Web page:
On Saturday, cyclists will ride the Lanes for Life in support of bicycle lanes in Red Deer.
Starting at Lindsay Thurber Comprehensive High School at 10 a.m., the Lanes for Life riders will cycle through the city to eventually arrive at the public market. It is a short ride and will only take about half an hour.
Red Deer has a wonderful system of bicycle trails and is justifiably proud of them. Before the paths were built, there were very few people walking or riding through the woods and along the river. Now the trails are extremely popular and provide great recreation.
I hope that Red Deer is ready to take the next step to becoming a bicycle-friendly community by allowing cyclists their own space where they can commute safely and efficiently on the roads.
Commuting by bicycle means travelling directly from home to the office, or from one store to another rather than having to find a circuitous route using a combination of bicycle paths, sidewalks and less congested roads.
When trying to get people out of their cars and using alternate transportation, the most obvious solution is the bicycle.
The City of Seattle estimates that trimming one vehicle from your household saves you $340 per month.
If a commuter takes 15 minutes to get to work in a car and only 30 minutes on a bicycle, the extra 15 minutes added to the morning commute provides great benefits including getting exercise in an easy and enjoyable way while not using fossil fuels or polluting the environment.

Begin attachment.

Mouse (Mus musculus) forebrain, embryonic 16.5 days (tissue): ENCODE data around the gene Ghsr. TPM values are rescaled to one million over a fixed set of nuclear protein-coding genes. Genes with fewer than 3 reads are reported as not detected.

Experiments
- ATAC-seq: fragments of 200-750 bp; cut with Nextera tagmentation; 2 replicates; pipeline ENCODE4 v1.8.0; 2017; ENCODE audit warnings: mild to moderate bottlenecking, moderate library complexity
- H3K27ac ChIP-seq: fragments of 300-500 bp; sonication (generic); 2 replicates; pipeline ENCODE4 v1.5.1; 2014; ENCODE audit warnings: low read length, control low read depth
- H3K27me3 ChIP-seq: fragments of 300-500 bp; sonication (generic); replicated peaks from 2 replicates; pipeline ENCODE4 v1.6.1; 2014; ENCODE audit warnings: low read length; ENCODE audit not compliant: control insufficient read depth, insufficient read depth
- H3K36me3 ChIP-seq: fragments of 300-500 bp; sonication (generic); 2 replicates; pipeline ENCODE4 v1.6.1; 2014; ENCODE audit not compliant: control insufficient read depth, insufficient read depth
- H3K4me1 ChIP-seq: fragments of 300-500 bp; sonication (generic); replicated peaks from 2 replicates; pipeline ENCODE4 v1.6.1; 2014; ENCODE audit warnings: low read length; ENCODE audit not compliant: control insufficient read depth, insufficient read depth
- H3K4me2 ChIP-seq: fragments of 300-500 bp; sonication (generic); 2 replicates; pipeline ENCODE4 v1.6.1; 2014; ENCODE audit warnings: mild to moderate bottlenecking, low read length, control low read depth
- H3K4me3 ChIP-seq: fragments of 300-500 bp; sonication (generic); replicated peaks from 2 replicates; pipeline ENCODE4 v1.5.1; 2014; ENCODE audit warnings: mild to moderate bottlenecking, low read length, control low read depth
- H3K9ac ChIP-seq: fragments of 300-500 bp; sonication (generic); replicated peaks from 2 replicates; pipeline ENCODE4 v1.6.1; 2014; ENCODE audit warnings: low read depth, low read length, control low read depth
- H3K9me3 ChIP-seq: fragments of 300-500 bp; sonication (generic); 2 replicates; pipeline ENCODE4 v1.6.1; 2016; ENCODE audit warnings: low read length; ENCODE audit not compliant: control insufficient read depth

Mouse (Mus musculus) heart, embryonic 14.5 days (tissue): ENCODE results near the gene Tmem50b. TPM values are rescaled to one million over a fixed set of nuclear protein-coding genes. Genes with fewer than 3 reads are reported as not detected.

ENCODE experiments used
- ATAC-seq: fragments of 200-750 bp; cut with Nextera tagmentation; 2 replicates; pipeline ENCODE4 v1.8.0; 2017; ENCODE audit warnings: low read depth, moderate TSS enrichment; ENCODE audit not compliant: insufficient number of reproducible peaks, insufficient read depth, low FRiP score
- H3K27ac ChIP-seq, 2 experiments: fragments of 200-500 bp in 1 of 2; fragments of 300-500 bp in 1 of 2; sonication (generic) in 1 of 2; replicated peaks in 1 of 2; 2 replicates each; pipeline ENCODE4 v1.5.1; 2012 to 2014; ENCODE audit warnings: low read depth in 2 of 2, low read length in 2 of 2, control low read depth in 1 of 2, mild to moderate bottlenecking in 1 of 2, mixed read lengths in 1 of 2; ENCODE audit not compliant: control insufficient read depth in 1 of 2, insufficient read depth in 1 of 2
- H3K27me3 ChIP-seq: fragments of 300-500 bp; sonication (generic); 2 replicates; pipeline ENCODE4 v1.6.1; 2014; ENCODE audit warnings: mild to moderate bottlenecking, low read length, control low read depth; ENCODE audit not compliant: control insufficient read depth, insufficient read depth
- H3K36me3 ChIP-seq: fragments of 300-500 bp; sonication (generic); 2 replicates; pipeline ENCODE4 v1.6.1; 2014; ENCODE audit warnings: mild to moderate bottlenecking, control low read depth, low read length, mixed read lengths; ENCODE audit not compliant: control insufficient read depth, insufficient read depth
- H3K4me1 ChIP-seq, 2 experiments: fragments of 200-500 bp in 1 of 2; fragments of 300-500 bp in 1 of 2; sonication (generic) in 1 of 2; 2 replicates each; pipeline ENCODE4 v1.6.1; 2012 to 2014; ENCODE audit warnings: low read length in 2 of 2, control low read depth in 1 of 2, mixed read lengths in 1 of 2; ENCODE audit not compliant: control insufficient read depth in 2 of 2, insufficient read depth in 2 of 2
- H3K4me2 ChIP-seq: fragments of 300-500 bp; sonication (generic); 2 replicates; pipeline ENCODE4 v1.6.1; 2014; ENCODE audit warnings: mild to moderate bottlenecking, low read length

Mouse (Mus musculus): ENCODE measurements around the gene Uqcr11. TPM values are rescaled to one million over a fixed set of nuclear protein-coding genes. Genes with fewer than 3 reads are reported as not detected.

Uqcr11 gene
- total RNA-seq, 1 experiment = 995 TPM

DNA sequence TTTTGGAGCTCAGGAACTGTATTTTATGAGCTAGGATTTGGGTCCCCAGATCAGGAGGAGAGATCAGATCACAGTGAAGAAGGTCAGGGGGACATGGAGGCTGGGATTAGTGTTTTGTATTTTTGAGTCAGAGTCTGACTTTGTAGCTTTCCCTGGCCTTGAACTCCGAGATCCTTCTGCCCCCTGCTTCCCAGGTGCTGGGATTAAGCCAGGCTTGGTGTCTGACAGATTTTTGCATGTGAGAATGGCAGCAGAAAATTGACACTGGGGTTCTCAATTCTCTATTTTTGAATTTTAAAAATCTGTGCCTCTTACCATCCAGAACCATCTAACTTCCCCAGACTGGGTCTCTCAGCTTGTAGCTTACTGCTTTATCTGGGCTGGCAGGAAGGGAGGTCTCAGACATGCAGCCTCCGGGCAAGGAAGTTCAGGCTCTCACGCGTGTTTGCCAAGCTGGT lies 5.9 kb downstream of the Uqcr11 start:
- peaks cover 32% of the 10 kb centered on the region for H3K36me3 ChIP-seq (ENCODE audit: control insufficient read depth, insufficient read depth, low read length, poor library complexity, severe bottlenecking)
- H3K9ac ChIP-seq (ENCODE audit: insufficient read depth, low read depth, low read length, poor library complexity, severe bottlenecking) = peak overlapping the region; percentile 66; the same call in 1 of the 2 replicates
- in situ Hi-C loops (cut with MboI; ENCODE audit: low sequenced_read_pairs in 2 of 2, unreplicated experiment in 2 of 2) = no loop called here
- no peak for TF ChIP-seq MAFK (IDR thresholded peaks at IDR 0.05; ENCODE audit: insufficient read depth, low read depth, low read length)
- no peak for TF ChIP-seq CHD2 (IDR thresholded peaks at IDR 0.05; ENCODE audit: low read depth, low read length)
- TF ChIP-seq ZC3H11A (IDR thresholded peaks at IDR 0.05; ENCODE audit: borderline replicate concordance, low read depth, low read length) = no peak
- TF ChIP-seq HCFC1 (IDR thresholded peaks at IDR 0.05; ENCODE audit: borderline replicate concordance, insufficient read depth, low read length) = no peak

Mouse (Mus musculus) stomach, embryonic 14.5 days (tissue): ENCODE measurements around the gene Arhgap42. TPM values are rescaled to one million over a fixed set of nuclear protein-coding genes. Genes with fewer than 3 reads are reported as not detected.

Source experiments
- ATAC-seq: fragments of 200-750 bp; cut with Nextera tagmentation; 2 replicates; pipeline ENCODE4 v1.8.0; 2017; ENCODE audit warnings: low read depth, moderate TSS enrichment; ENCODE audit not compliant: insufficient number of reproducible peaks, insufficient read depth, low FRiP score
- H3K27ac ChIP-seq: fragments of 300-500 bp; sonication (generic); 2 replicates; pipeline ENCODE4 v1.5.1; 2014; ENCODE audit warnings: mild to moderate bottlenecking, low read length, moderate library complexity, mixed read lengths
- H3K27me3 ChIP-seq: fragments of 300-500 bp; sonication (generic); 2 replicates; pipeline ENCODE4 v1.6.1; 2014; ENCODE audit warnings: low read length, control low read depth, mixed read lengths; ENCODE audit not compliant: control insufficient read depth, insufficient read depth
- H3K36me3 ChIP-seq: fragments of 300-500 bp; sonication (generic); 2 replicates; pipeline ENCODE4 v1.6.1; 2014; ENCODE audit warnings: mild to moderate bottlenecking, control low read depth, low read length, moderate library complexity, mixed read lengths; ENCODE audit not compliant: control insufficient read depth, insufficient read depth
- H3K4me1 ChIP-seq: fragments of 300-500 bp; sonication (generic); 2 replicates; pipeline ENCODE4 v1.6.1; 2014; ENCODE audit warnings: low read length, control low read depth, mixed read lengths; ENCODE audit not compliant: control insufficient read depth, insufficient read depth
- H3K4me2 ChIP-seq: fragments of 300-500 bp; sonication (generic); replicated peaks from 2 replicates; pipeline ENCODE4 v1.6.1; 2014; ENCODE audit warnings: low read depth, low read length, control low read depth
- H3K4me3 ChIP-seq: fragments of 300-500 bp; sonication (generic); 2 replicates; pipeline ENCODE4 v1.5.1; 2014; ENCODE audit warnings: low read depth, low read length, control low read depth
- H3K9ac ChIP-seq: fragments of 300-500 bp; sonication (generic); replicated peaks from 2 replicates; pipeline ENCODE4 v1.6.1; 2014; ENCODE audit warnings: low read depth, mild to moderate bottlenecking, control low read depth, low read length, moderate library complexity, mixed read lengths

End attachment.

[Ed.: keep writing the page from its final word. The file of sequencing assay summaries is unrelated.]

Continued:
The California Department of Health Services states that, behind tobacco, the leading cause of death among adults is inactivity or a sedentary lifestyle.
At the present, people who wish to commute by bicycle do not have a safe way to travel directly to work, school or shopping.
Pedestrians believe they have the right of way on sidewalks and paths and that cyclists ride too quickly. Motorists believe they have the right of way on the road and become annoyed with cyclists who travel too slowly. There is no real estate devoted to the cyclist.
According to the City of Red Deer Bicycle Master Plan Update, data “clearly indicates that sidewalk riding results in significantly more bicycle-motor vehicle collisions than on-street cycling” as a result of their trying to cross intersections.
Frequently, sidewalks and multi-use trails are only on one side of the road. This means that the cyclist using these trails is going against the flow of traffic half of the time, and entering the intersection from the wrong direction. Bicycle lanes on both sides of the street are much safer.
Bicycle lanes will not resolve all problems. Bicycle lanes will not make bad motorists good motorists. Bicycle lanes will not ensure that all cyclists wear helmets or wear reflective clothing. However, cities that have created bicycle lanes have found that a bicycle culture develops and that, where there are many cyclists, good bicycle habits are more widespread. They also deserve their own dedicated real estate to get them safely to their destination.
The Better Bicycle Commuting group hopes that those who like to use their bicycles to get around town will come out and join our ride. Please remember to bring your helmet and good manners.
Red Deer County